Mumps outbreaks occur in settings, where prolonged, close contacts facilitate transmission, like colleges and schools. Mumps is spread by droplets of saliva or mucus from the mouth, nose, or throat of an infected person, usually when the person coughs, sneezes, or talks. Items used by an infected person, such as cups or soft drink cans, can also be contaminated with the virus, which may spread to others if those items are shared.


Friday, November 25, 2011

Woman dies from paralytic shellfish poisoning in Bataan, Philippines

An elderly woman died and four others were hospitalized due to paralytic shellfish poisoning after eating "sulib" or sunset shell.

The illnesses prompted the Bureau of Fisheries and Aquatic Resources (BFAR) to issue a ban Monday on the eating, gathering or harvesting, transporting and marketing of shellfish from seven towns and one city along the coastal waters of Bataan due to red tide.

The BFAR advisory goes on to say, “Based on the results of red tide monitoring activities of BFAR and the red tide monitoring center in Bataan, shellfishes collected from Bataan coastal waters in Balanga City and the towns of Mariveles, Limay, Orion, Pilar, Abucay, Samal and Orani are now positive for the red tide toxin.

According to a Philippine News Agency report:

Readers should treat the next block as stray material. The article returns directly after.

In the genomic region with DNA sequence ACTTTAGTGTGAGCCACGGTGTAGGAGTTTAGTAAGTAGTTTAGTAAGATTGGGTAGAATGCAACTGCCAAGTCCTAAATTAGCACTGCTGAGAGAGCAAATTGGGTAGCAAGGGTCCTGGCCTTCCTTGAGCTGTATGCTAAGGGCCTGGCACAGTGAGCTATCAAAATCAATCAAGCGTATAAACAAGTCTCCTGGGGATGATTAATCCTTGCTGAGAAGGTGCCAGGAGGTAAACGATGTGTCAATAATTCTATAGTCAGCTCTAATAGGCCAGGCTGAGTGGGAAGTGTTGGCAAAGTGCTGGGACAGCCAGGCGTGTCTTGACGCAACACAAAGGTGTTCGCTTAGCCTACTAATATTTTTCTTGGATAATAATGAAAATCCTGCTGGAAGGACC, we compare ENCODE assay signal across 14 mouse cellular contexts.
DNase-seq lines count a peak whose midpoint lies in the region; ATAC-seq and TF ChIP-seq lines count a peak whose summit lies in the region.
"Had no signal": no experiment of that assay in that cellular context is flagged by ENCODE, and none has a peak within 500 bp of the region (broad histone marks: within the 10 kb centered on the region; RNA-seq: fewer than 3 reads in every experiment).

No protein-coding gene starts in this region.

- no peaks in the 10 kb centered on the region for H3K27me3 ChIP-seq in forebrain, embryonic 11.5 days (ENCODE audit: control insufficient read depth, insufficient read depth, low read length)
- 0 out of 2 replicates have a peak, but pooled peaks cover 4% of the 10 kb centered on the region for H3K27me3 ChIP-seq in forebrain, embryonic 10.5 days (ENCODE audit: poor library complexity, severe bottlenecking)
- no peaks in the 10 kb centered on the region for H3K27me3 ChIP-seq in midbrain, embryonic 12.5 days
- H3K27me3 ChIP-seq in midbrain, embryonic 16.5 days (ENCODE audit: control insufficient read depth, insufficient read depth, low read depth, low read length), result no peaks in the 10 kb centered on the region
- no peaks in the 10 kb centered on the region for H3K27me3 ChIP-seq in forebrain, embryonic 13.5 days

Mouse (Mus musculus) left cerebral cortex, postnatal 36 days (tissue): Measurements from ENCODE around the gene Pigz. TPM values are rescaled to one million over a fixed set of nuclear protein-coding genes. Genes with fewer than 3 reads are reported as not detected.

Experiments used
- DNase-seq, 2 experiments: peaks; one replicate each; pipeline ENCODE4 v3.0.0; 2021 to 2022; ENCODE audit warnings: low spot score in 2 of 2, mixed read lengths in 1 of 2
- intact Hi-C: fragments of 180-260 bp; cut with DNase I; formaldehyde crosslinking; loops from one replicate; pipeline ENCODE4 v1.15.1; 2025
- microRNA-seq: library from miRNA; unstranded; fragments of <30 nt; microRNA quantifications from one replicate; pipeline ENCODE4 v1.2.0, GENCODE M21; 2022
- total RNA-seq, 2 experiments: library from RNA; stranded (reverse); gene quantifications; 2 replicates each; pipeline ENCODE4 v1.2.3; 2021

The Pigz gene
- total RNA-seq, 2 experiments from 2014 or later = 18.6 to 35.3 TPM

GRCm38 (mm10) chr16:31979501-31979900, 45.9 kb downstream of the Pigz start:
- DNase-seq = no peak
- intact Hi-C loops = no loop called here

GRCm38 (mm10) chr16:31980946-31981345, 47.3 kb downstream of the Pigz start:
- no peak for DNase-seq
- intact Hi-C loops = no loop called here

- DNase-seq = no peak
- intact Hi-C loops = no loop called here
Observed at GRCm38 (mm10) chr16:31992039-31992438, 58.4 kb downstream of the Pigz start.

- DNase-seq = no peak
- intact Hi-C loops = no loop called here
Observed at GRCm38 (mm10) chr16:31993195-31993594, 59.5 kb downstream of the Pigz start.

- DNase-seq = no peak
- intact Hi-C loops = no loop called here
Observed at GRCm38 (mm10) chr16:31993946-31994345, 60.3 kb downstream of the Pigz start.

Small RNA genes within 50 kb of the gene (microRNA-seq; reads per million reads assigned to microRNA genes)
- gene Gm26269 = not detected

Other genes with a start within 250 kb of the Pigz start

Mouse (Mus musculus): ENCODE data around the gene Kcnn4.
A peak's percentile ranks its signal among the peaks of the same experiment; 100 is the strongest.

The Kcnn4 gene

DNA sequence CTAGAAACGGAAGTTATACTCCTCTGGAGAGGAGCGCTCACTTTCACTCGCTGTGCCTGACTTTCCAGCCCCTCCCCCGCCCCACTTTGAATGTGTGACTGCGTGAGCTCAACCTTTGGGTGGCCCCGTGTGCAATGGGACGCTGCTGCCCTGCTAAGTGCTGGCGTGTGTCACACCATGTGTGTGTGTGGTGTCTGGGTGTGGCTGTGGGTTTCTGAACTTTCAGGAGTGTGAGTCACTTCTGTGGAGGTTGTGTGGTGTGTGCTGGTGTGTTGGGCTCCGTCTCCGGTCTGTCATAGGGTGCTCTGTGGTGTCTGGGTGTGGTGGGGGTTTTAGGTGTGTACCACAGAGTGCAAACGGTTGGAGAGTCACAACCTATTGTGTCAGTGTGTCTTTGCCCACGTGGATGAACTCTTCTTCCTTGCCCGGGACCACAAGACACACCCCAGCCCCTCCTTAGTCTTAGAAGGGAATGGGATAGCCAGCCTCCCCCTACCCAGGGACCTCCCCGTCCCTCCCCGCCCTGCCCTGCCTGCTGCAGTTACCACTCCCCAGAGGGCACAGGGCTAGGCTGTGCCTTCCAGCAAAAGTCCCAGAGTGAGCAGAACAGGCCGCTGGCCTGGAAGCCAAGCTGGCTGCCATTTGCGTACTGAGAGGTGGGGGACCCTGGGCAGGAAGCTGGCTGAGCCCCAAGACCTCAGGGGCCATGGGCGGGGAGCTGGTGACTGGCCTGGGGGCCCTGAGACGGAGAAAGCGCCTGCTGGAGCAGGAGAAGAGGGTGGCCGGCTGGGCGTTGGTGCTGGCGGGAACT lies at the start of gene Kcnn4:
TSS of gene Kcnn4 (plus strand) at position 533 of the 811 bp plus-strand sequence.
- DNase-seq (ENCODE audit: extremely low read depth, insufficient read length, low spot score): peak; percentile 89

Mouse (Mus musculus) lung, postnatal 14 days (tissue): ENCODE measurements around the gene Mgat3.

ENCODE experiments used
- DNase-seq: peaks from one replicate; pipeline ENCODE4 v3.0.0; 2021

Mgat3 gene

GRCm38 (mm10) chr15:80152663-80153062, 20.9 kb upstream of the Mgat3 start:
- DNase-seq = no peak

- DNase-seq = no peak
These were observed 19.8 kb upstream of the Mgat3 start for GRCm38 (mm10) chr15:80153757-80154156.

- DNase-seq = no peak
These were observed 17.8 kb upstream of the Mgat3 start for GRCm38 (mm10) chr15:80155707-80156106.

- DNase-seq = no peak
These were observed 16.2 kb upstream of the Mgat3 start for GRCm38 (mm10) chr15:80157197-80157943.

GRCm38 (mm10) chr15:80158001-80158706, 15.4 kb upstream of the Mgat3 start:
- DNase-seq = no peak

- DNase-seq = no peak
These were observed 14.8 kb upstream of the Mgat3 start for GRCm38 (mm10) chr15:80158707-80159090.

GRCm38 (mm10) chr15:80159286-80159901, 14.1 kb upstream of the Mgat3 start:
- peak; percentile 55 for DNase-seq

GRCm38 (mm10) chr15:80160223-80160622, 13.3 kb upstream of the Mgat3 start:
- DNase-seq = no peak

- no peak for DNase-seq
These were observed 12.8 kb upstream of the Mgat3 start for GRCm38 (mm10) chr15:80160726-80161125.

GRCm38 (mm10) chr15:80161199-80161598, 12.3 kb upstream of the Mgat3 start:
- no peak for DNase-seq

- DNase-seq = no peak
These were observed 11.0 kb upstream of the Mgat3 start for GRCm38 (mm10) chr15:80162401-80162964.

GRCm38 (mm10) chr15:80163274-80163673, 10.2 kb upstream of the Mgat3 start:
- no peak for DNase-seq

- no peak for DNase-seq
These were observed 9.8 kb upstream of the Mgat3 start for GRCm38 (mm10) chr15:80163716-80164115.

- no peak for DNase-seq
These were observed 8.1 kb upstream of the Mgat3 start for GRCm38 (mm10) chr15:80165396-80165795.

Melinda Lucio, 71, from the fishing village of Tabing-Ilog in this town died last Friday while her husband Raymundo Lucio, 71 and grandson Bryan Lucio, 12 were hospitalized after eating "adobong sulib" that the old man caught and cooked.
Bryan upon arrival from school also ate his lunch with the "adobong sulib."
Raymundo said his grandson was forced to vomit and brought to the hospital with them. The old woman died at the hospital from alleged shellfish poison.
The old man said he has been gathering "sulib" for more than 50 years and this was the first time that he learned that someone died from it.
Two others from the village, Remedios dela Cruz and Dexter Esconde, complained of vomiting, stomach ache and numbness of lips after likewise eating "sulib", a report from Tabing-Ilog barangay chairman Glenn Velasco showed.
“It was so alarming and saddening that one died but we learned of the presence of red tide earlier or many would have died or hospitalized,” Mayor dela Fuente said.

The Washington Department of Health, Office of Shellfish and Water Protection describe Paralytic shellfish poison (PSP):